An Ellesmere Port teenager helped burgle a footballer’s mansion in a £500,000 daylight raid.

Burglars targeted the Frodsham home of ex-Liverpool FC striker Djibril Cissé stealing jewellery, limited edition watches and luxury electronic goods, during the daytime raid in April last year.

On Monday Jack York, of Swale Road, Ellesmere Port, appeared in court charged with the burglary at the footballer’s mansion.

The 17-year-old was handed a two-year youth rehabilitation order and a two-year supervision order after his defence claimed he was ‘drafted in at the last minute’ and had no part in planning the offence.

Daniel Hayes, of Coronation Drive, Frodsham, was jailed for 876 days for his prominent role in the burglary at the premier league footballer’s £2m home.

Daniel Hayes, 23, has been jailed for the raids on ex-Liverpool FC striker Djibril Cissé's Frodsham mansion
Daniel Hayes, 23, has been jailed for the raids on ex-Liverpool FC striker Djibril Cissé's Frodsham mansion
 

He was also identified as the ‘mean’ thief who targeted a Frodsham church, stealing donations worth more than £1,000 from the communion safe.

He will serve an additional six months for those crimes.

Stephen Wilkinson, 22, of School Lane, Elton, who has learning difficulties, received a 12-month community order after pleading guilty to handling stolen goods.

At about 4pm on April 20 last year, Jude, who is in the midst of divorce proceedings from Djibril, returned home from training in Liverpool with her four boys, aged three to 19, to find the Ridge Manor House ransacked.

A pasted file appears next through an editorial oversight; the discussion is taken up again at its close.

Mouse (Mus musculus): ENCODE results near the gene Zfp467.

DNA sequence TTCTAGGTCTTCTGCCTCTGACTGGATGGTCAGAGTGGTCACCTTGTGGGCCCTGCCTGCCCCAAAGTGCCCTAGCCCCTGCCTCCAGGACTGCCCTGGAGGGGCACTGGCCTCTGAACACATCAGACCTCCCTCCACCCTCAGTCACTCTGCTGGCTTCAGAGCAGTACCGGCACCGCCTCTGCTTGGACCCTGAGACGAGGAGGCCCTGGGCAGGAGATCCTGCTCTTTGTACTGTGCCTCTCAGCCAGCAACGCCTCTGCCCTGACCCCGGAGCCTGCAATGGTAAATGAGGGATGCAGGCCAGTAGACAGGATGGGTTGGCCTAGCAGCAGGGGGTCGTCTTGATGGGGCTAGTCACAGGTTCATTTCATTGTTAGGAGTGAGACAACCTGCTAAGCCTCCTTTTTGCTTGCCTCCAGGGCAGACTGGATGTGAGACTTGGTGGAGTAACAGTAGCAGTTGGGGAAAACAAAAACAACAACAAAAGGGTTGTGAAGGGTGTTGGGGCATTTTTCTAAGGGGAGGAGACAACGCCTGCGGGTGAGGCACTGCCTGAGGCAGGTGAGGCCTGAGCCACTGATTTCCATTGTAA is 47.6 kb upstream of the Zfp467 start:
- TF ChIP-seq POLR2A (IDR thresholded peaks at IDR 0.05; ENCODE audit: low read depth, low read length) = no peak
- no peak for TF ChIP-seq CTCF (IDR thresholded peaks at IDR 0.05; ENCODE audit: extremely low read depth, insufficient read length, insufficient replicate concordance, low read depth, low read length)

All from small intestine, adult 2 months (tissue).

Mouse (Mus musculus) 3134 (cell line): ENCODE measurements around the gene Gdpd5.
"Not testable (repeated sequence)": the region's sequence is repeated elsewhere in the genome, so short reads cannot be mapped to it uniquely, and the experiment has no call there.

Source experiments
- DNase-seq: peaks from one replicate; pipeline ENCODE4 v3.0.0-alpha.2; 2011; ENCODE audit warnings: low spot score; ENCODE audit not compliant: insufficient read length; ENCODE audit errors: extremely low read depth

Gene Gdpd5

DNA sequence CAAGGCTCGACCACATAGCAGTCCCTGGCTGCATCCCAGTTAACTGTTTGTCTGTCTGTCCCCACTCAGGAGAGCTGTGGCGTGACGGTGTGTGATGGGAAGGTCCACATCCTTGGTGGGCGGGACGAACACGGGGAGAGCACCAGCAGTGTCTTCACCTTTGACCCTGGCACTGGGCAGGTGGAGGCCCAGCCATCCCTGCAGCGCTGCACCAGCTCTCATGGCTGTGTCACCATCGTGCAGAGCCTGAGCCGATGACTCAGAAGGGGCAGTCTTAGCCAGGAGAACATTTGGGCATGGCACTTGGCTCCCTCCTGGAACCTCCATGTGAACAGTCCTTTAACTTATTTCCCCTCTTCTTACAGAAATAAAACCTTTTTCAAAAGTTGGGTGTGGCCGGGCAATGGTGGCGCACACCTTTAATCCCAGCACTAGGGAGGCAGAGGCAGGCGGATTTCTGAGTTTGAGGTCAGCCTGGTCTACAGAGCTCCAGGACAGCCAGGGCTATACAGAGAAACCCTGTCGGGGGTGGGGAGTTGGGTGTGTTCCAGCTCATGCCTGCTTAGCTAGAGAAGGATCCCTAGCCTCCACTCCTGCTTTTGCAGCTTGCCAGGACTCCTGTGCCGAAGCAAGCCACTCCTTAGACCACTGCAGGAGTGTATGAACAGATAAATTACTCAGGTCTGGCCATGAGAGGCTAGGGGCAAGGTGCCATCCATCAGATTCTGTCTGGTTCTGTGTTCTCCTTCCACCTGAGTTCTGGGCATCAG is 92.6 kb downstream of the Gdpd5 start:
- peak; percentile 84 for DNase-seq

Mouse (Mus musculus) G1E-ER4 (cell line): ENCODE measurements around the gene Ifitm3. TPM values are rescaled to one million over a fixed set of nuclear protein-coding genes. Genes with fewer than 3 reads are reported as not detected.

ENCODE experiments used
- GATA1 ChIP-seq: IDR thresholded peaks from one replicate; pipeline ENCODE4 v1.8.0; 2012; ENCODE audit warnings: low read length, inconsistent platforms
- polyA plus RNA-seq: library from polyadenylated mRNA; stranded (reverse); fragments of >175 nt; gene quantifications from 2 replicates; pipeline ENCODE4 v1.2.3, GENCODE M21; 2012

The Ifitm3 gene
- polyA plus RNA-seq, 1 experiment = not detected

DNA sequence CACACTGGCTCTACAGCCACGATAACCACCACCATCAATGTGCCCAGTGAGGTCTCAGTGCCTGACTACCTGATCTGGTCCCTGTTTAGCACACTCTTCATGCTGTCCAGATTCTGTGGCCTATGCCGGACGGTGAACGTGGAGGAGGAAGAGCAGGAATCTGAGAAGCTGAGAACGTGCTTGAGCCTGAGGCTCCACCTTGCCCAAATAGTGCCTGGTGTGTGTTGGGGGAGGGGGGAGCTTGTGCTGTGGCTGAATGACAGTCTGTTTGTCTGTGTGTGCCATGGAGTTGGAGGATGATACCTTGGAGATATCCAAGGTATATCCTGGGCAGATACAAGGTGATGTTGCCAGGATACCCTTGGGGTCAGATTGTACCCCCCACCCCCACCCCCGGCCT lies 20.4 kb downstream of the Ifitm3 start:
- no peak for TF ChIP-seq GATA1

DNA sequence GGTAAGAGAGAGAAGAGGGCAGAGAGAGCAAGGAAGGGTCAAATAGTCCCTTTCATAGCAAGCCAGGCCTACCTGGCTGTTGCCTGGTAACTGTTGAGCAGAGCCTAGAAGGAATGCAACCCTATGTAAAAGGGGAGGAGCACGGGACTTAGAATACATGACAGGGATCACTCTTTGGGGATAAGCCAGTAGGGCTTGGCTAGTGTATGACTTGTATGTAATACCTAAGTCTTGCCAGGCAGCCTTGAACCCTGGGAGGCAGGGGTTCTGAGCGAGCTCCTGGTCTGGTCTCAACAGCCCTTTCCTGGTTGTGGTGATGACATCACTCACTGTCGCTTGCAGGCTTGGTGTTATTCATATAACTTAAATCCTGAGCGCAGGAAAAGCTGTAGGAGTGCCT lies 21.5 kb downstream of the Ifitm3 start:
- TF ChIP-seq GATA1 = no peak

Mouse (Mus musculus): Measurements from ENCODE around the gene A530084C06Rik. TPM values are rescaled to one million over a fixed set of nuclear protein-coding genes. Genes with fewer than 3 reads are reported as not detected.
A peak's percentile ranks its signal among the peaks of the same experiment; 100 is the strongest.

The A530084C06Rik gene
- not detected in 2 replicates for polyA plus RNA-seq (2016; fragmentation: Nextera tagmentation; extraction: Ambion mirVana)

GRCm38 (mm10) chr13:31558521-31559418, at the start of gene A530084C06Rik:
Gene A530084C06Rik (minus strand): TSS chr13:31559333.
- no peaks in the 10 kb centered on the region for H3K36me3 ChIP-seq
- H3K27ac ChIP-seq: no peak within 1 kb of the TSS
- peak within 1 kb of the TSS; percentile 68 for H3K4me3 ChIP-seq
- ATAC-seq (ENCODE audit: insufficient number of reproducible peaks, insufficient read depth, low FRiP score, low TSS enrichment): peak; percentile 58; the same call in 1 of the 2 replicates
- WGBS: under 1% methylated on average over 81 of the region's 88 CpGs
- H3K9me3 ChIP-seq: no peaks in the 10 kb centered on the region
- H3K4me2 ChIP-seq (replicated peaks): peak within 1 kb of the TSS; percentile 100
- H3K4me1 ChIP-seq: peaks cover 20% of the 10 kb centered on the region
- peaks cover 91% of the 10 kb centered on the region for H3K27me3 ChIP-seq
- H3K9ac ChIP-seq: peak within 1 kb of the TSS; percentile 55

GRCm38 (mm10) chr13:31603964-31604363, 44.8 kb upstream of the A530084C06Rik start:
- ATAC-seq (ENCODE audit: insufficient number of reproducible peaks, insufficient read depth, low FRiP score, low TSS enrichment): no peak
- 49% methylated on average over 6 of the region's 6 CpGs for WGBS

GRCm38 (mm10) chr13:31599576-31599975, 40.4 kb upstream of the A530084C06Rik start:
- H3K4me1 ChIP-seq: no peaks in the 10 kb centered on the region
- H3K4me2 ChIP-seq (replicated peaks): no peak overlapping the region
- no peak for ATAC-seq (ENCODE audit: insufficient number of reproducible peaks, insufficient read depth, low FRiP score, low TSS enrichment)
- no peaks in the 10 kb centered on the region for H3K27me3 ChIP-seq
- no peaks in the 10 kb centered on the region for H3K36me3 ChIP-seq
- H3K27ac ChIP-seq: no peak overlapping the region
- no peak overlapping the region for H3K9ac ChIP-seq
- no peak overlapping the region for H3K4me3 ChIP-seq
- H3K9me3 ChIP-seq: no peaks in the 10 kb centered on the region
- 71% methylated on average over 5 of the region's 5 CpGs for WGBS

More than £100,000 worth of limited edition watches, including a Rolex and a rare Roger Dubuis were stolen – along with Mrs’s Cissé's engagement ring, Chester Crown Court heard.

Many of the items have never been recovered, but 10 of the watches were returned by a Frodsham taxi driver who managed to identify the thieves and return the items.

But just hours after the burglary, Wilkinson attempted to sell on the stolen ring and one earring, but struggled as the potential buyer thought it was ‘cheap costume jewellery’.

“His initial view was it was cheap costume jewellery, but on closer inspection he realised it was worth thousands of pounds,” said Rebecca Smith, prosecuting.

“He had heard in the community there had been a burglary at the Cissé property, and he contacted the police.”

In the days following the raid, police searched a vehicle and discovered mobile phones and electrical items taken from the Cissé mansion, and designer sunglasses and jewellery were found in a property nearby.

York, who pleaded guilty to his part in the burglary and has previous convictions for battery, was drafted in at the last minute to take part in the raid, said John Hedgecoe, defending.

Wilkinson, who had no previous convictions, suffers from learning difficulties and had ‘got in with the wrong crowd’, said Nicholas Williams, defending.

Two further youths, who cannot be identified for legal reasons, were handed youth referral orders for their parts in the burglary at Chester Magistrates Court last year.

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